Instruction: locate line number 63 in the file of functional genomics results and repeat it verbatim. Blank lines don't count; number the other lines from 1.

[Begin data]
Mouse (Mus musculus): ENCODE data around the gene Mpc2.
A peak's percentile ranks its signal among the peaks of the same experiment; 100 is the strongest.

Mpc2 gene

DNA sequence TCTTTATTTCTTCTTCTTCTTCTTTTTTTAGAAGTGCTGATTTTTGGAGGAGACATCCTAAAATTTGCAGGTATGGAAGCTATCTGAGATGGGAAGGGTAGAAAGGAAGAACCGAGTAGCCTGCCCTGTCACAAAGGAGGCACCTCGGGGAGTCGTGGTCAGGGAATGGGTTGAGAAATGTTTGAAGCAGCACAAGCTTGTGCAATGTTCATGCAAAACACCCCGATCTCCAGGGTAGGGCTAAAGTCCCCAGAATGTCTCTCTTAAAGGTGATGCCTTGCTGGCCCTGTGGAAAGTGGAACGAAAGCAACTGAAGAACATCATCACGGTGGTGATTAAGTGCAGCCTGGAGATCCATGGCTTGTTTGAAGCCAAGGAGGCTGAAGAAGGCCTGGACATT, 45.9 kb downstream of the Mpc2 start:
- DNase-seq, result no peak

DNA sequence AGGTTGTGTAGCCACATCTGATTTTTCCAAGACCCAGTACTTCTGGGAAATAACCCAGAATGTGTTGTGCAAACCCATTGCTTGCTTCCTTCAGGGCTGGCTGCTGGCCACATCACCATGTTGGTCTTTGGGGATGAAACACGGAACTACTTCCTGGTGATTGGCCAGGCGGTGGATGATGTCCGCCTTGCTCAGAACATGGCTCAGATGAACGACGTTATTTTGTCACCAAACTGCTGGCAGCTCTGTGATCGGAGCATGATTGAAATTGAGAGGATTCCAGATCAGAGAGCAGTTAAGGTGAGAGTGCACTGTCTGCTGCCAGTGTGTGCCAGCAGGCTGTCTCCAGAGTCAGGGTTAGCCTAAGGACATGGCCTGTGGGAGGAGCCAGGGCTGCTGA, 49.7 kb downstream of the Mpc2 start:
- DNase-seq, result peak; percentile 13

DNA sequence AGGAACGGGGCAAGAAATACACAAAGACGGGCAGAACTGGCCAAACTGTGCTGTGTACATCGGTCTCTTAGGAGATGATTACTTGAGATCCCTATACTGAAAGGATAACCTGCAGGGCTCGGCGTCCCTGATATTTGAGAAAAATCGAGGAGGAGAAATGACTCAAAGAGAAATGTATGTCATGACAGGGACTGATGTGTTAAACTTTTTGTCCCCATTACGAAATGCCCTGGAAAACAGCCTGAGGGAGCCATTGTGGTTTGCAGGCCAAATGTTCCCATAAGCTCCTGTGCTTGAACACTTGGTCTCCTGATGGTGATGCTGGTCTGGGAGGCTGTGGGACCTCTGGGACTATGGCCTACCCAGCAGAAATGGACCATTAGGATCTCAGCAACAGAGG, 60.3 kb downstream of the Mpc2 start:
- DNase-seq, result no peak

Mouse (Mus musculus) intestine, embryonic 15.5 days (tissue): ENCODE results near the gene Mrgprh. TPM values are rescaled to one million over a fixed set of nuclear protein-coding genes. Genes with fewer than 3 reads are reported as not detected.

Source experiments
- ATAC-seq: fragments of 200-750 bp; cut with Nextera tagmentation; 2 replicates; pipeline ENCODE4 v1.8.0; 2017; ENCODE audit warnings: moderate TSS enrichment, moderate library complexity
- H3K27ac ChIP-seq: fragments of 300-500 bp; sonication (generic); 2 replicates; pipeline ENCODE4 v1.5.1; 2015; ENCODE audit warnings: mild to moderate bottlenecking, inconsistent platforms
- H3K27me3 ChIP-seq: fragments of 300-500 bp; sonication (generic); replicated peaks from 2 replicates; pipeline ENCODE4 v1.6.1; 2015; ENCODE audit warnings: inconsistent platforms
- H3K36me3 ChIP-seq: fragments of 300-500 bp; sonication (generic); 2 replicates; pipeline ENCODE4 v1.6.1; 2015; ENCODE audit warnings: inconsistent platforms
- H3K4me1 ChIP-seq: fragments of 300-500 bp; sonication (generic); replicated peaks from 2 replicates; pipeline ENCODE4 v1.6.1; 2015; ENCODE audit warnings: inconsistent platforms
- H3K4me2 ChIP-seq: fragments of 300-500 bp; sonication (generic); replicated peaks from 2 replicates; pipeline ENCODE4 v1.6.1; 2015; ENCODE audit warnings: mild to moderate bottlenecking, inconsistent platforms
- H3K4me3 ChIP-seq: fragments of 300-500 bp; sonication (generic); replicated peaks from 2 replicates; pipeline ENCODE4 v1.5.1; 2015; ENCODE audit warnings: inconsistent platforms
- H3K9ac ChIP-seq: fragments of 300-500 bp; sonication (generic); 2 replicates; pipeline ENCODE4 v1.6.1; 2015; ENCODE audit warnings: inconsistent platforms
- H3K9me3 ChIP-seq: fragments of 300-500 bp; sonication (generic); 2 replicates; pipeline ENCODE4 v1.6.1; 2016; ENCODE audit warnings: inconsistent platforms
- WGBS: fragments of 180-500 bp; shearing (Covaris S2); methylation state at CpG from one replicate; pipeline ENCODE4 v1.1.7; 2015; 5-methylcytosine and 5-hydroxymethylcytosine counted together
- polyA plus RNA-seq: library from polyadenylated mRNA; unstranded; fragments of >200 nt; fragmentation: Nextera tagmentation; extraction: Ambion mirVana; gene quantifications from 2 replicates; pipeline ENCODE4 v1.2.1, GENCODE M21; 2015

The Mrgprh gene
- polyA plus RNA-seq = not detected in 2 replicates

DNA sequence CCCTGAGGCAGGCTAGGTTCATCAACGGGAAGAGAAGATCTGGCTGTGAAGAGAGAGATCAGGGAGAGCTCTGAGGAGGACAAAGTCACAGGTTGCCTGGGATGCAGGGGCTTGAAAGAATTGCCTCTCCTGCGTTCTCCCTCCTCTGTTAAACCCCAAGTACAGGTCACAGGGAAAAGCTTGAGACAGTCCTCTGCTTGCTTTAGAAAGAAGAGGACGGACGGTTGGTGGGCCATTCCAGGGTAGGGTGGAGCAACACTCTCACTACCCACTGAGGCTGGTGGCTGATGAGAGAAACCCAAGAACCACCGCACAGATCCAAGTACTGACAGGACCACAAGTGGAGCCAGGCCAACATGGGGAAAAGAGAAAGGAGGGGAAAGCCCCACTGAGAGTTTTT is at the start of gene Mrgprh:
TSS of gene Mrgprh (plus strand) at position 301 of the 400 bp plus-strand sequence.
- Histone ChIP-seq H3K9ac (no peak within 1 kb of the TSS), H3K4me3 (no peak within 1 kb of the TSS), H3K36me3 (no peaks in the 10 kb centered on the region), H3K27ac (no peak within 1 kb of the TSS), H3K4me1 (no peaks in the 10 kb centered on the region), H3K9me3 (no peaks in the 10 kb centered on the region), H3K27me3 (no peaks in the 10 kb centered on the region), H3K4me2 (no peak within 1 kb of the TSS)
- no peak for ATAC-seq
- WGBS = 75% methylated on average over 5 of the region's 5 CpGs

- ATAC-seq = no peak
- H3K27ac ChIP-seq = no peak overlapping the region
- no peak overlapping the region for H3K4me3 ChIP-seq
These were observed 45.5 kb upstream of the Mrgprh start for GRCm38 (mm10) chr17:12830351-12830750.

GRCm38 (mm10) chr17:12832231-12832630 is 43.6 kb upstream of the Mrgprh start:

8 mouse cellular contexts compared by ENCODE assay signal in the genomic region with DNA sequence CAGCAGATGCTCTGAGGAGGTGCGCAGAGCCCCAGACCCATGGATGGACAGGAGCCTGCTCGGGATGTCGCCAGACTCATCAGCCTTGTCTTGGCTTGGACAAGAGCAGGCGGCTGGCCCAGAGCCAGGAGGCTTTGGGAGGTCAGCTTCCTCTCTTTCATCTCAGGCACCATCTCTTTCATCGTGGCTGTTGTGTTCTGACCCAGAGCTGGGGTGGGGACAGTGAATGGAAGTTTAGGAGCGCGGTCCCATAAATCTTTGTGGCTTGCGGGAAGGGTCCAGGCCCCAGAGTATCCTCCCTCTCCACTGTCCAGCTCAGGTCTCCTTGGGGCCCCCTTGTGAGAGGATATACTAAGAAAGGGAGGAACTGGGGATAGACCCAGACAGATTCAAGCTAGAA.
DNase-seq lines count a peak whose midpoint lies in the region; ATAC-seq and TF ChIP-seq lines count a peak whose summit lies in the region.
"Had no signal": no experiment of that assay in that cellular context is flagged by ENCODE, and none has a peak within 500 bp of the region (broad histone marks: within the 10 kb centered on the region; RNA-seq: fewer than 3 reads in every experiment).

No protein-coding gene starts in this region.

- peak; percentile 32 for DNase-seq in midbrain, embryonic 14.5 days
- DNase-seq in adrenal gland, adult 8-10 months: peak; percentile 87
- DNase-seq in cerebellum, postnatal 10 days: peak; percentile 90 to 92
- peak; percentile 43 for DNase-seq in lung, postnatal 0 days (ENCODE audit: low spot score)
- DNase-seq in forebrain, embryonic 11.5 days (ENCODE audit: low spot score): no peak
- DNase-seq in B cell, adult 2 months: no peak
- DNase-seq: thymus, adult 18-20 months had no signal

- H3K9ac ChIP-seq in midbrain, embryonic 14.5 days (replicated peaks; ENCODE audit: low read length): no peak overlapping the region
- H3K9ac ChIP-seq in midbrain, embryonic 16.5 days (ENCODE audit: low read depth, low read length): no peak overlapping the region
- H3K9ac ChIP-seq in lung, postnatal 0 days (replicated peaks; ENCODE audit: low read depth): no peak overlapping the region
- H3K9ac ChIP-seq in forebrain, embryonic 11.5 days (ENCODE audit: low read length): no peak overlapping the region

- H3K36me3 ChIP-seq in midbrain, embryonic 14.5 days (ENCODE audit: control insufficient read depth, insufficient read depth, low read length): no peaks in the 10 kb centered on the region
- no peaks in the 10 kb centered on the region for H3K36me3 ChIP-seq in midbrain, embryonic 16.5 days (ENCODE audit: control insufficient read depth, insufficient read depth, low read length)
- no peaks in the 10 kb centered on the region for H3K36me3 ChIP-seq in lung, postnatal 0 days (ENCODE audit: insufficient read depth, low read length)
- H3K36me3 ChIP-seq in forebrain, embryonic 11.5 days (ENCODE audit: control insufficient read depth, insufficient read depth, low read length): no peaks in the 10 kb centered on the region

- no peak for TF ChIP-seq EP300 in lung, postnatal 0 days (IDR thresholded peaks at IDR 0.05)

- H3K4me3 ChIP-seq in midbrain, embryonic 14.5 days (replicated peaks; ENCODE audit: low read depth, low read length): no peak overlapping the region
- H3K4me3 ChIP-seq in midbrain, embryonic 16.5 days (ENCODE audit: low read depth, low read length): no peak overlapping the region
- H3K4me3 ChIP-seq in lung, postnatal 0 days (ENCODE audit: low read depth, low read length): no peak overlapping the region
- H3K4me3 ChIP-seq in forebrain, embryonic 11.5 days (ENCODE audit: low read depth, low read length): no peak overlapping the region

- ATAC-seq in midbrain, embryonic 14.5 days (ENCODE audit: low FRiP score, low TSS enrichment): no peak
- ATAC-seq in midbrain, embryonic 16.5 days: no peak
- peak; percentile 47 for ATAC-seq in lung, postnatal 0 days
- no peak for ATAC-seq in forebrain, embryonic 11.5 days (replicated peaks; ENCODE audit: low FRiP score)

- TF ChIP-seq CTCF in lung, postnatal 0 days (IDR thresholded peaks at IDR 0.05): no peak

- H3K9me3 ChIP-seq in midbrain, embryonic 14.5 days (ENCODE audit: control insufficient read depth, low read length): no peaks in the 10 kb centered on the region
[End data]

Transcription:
- TF ChIP-seq CTCF in lung, postnatal 0 days (IDR thresholded peaks at IDR 0.05): no peak